Pomodoro Technique for Leaders

Leaders need to balance multiple priorities. However, each of these areas would require adequate focus and attention. How can leaders maximise effectiveness while staying alert to ensure optimum performance?

Let’s take a look at the Pomodoro Technique.



A Good Leader is A Good Coach

Whenever the word “leader” is mentioned, one might visualize an esteemed person standing on a pedestal in front of a crowd of followers.

Now, how about the leader who coaches an individual on a one-on-one basis? In this post, I shall note the following points about how to give feedback in a reassuring and uplifting manner.


1. Provide specific POSITIVE feedback.

2. Ask the colleague what went WELL, rather than stating the negative.

3. Then ask him/her to identify what he/she thought could be IMPROVED. This eliminates the need to highlight areas that the individual is already aware of.

4. Coach about what to consider in the FUTURE rather that what went wrong in the past. This adjustment helps them focus on what they can control compared to what they can’t control.

Enjoy the video.


Benefits of improved leadership skills

There are multiple benefits of being a more effective leader, be it at work, at home or anywhere else. Zooming in to the office environment, I’d like the improvements in my leadership skills to translate into the rise in performance of the organization that I’m in. This, I believe, will be achieved via the social intelligence route – i.e. through better relationships with my co-workers.

And the effect is not just one-off. In fact, taking the first step towards sharpening these skills is likely to create a positive snowball effect, resulting from the virtuous cycles illustrated below:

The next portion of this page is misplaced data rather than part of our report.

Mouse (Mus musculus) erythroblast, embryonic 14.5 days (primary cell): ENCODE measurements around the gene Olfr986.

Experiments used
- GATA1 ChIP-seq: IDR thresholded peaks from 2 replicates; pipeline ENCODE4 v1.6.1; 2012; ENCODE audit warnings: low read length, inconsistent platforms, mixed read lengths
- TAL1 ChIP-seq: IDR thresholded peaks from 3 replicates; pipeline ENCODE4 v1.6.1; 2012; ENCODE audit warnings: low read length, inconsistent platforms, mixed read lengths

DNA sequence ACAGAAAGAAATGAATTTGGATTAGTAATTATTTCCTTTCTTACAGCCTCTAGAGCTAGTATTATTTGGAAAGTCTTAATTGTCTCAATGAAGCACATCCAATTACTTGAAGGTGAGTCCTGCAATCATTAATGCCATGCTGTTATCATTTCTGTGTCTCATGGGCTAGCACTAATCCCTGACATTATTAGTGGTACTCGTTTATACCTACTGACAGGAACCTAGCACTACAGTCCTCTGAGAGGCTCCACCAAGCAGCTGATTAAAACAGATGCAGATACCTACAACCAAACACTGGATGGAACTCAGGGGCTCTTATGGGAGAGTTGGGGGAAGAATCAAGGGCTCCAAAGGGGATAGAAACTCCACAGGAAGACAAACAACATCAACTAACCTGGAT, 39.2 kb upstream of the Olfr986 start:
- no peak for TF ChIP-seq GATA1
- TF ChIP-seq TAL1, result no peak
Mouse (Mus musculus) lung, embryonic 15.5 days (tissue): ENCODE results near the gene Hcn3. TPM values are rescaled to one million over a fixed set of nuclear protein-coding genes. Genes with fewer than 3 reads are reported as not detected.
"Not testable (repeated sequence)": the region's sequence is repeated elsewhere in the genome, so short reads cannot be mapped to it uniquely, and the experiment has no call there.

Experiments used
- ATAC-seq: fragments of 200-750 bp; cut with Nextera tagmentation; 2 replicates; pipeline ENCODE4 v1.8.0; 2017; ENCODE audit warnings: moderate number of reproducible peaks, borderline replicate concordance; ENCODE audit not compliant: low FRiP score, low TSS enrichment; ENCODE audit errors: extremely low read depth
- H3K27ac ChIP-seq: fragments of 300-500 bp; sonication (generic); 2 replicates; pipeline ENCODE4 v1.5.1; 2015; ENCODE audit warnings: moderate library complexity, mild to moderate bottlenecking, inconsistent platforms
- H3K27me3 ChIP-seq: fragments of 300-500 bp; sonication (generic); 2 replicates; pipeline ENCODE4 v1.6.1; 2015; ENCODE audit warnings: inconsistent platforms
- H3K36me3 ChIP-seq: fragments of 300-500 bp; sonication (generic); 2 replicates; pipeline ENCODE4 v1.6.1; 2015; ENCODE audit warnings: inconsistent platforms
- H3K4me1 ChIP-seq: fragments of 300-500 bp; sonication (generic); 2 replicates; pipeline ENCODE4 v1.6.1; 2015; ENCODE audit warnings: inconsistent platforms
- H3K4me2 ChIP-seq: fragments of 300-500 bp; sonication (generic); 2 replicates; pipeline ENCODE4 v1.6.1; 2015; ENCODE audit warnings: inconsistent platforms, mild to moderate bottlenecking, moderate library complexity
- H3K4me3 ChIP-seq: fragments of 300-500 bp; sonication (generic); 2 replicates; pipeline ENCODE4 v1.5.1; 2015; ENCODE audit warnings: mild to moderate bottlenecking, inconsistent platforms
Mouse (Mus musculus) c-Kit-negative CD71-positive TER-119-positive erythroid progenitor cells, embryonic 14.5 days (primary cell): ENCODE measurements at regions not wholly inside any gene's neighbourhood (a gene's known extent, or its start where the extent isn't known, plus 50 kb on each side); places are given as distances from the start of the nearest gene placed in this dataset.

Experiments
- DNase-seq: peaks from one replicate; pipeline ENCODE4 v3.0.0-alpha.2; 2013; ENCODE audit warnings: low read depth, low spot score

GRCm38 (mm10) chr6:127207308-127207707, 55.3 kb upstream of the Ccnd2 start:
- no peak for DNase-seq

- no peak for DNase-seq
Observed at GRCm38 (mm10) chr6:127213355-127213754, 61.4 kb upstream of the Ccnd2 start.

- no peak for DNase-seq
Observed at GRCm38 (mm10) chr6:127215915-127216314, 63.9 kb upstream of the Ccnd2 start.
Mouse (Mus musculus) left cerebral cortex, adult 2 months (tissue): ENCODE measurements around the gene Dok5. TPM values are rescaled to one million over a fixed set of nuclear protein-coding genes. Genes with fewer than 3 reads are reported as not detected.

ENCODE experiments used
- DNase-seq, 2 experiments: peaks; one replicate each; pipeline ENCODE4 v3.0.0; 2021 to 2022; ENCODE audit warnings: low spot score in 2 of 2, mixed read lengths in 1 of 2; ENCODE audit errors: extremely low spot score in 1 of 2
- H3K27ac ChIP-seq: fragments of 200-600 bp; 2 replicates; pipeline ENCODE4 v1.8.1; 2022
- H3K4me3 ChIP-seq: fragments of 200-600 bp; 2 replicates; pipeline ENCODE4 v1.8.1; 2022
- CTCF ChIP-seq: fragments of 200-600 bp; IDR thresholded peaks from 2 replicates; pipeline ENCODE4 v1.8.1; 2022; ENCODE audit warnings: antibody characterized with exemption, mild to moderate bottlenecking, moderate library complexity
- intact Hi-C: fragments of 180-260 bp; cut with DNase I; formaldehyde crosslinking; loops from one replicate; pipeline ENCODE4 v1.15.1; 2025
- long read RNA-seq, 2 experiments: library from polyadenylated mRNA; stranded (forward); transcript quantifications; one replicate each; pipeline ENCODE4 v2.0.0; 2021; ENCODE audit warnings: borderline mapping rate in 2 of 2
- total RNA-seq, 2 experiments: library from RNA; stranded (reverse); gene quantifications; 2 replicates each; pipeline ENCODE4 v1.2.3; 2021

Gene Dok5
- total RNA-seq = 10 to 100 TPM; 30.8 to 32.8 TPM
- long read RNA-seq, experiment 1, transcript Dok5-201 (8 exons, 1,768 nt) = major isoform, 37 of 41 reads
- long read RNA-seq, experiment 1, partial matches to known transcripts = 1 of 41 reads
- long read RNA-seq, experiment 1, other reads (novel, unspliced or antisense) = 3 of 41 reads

Improved leadership drives positive change

According to Dr Daniel Goleman, author of the best-selling book Emotional Intelligence , a key element of this process is the ability to listen. Check out the next posting for insights from the man himself.


What does “leadership” mean to me?

I see “leadership” as a person’s position relative to others. With this position, the “leader” is bestowed with the responsibility and legitimacy to influence or impact his/her followers.  At work, leaders provide direction to their fellow colleagues. At home, parents – as leaders – nurture and provide for their children. Religious leaders provide inspiration and guidance to their congregations while military leaders command their army.

Regardless of the situation, “leadership” is operationalised within the context of a “vision” (where we want to go) and a “mission” (purpose of going there).  Thus, “leadership” also involves expectations on how a leader should carry himself/herself, throughout the journey, both in good and bad times.

John Maxwell discusses leadership via the 5 P – levels: Position, Permission, Production, People Development, Personhood.


Picture taken from: http://www.johnmaxwell.com

In fact, one of the “Maxwell-ism” quote says “Leadership is Influence. That’s it. Nothing more; nothing less.”

To me, leadership is a privilege and a blessing.